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Manchester City and European Soccer Arrive in a moment of reckoning

MANCHESTER, England – Stack up the jargon and the euphemisms and the disorientating forest of acronyms, tune the noise from the claim and counterclaim and strident denial, choose one way through the laborious details and the tangled minutiae, and a simple fact appears

The report last week that UEFA is studying not so much of a fix as its overall crown reset, the Champions League, is not an administrative story about the format of the competition. The New York Times report, on Monday, that Manchester City may be banned from the same tournament is not a story about violations of rules or misleading financial statements or malicious emancipation.

It is similar to something broader and, in a way, easier to understand. The same is about a struggle for control, between UEFA – the body that administered European soccer over the decades – and the globe-straddling, rich superclubs that make its profits.

Both about power, and who can strive. The same is about who is running soccer – where the name, and for which benefit.

Last week, despite the fact that the Champions League is the most dramatic few days in his current incarnation ever made, most major European leagues have come out against the plan to change the competition. UEFA immediately insisted that this is part of a consultation process. Each one gets a say. It's just an idea. There is nothing in the rock. The panic abated. The rage is gone. Nothing changed, not immediately: Tottenham beat Ajax, League of Leagues is still as good. The world is open.

On Tuesday, Manchester City repeatedly denied any offense. Ever since the accusations first appeared on the Football Leaks whistle-blowing platform, the club continued to dismiss all the allegations that the sponsorship deals had been intensified to comply with so-called financial fair balances play created by UEFA to manage club spending. [19659002] In a statement describing the accusation of any financial regularities as "totally false," the City said it was very concerned with the fact that The Times mentioned "people familiar with the case."

Either the club's "good faith" with independent investigators reporting to UEFA was misplaced, Manchester City said, or the process was "consciously aimed at individual goals that would damage the club's reputation and in its commercial interests, or both. "UEFA was not commented on the Times article.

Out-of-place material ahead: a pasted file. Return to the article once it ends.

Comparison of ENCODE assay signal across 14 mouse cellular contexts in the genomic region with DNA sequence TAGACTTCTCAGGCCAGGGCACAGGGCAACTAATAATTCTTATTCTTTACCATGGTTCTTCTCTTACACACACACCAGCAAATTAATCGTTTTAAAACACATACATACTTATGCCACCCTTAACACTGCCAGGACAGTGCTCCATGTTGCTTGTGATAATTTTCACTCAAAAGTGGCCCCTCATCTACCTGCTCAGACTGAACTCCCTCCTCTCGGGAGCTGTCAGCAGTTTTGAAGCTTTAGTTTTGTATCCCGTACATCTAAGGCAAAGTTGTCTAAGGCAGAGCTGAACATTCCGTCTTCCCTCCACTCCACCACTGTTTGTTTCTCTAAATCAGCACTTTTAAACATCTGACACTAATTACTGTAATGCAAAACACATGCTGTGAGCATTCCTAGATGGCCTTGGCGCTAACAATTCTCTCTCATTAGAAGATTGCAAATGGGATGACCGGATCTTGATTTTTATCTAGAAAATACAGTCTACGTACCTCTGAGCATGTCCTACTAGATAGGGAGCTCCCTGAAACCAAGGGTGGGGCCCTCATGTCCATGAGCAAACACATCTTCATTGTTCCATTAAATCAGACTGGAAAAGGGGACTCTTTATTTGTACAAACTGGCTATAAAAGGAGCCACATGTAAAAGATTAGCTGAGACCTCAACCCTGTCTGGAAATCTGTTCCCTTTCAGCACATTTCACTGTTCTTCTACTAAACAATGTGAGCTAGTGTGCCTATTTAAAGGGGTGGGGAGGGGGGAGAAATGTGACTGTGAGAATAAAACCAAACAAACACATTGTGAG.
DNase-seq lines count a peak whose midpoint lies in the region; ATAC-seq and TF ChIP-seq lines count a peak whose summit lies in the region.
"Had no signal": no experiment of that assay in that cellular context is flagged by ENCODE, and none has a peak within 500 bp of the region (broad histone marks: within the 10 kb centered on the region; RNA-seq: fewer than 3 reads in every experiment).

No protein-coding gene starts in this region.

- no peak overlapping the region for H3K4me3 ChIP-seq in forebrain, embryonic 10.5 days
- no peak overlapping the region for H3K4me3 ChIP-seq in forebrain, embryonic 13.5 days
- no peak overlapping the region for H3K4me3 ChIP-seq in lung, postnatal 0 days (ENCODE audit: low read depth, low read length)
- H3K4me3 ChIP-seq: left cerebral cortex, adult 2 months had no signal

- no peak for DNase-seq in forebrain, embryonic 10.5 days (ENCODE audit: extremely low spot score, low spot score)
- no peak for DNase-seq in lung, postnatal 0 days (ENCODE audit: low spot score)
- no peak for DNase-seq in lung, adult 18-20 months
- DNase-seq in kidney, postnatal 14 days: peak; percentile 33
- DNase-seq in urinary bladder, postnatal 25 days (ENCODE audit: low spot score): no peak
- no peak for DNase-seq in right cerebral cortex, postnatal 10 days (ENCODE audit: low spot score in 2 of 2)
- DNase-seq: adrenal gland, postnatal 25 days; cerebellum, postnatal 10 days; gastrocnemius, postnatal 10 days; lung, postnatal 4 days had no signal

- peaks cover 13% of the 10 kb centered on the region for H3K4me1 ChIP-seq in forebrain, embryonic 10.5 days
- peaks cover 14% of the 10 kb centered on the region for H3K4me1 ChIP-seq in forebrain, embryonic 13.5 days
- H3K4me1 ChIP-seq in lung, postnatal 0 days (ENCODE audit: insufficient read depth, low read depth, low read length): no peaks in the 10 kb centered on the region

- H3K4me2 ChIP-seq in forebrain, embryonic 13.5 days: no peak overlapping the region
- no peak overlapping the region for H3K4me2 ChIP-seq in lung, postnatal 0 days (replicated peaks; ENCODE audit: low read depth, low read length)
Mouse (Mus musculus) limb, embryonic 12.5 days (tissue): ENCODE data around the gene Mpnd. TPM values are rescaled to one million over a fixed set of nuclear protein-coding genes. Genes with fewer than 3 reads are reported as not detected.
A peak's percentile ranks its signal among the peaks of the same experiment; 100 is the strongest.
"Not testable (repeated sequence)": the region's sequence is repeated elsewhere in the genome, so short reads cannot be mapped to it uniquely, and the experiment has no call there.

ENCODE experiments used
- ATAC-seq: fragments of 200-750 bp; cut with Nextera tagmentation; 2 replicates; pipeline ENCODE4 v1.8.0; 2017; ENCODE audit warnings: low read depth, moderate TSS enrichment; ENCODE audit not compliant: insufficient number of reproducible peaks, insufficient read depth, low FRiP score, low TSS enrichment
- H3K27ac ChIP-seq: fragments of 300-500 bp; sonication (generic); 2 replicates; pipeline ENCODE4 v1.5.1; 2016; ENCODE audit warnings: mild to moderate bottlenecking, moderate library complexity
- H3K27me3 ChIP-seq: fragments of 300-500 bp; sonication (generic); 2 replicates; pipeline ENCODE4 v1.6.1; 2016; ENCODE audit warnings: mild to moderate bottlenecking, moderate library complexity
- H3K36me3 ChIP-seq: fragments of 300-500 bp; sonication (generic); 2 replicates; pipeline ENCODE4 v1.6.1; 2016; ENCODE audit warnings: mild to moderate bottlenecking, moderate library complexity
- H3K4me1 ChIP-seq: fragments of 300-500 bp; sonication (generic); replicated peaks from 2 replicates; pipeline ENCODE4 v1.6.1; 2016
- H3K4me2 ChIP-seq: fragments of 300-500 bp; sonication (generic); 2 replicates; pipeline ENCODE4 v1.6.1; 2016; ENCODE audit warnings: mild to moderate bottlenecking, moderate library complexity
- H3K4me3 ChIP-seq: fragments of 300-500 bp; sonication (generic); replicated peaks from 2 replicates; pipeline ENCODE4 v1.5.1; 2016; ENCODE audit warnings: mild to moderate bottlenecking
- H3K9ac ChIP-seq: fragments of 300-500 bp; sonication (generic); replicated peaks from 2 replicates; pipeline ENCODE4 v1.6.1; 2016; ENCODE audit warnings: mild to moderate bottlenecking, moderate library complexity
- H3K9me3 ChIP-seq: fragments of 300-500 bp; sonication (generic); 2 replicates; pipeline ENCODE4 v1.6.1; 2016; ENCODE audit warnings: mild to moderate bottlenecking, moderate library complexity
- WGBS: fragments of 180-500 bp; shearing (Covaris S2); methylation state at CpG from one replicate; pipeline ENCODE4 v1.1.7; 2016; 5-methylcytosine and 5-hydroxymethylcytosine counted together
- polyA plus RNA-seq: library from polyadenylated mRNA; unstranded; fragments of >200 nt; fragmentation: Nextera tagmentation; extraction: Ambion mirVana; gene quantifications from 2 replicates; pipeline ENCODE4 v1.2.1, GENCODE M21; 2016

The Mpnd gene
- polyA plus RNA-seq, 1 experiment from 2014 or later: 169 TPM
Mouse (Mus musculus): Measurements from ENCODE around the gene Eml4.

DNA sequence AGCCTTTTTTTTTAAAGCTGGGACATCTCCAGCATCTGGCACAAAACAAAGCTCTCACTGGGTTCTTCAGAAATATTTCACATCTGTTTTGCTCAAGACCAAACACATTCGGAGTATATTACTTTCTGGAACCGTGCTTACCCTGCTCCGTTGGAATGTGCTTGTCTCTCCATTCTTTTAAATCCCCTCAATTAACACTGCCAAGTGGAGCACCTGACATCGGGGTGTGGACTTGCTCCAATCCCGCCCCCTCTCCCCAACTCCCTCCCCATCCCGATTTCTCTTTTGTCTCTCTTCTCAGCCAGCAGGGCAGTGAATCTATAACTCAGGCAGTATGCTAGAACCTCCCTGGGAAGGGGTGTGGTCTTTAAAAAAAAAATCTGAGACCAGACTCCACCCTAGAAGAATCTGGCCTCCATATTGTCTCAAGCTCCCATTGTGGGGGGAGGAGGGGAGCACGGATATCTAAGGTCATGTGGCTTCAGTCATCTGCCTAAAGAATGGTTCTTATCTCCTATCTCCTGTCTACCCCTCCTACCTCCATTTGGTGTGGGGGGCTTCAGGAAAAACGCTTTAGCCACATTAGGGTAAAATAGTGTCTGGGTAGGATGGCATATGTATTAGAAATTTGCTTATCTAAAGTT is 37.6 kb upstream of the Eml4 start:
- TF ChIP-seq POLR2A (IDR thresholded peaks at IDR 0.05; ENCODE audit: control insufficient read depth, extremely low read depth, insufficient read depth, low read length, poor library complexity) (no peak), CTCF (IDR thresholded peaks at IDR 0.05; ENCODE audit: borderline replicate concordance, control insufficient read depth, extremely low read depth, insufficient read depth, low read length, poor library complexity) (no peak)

However, focusing on the existence of disadvantages is neglected, as the debate on the realization of financial fair play rules – if European soccer requires someone to say it owners of how to spend their money – is, and such a misunderstanding whether the Champions League will be better or worse if it was played on a Saturday or a week ago.

It's not ridiculous to think that FFP is a natural anti-competitive measure. It is not absurd to believe that owners should be allowed to spend whatever they want in their play, and it is not crazy to feel that clubs should be allowed to gamble in their natural condition at the whim of a benefactor, or that the entire building is designed to protect, and enshrine, the importance of an established elite. Perhaps the rules, while they are currently standing, are wrong.

Talk is true, too: There is a completely logical case made that F.F.P. is a good thing, that clubs should live within their means, that long-term sports and social institutions that are designated as projects of vanity or play of soft power or devices – laundering for regimes with questionable human rights records is less than perfect. Probably the rules are the rules, and the clubs must follow them, while the tour to change them, rather than choosing and choosing which one they want.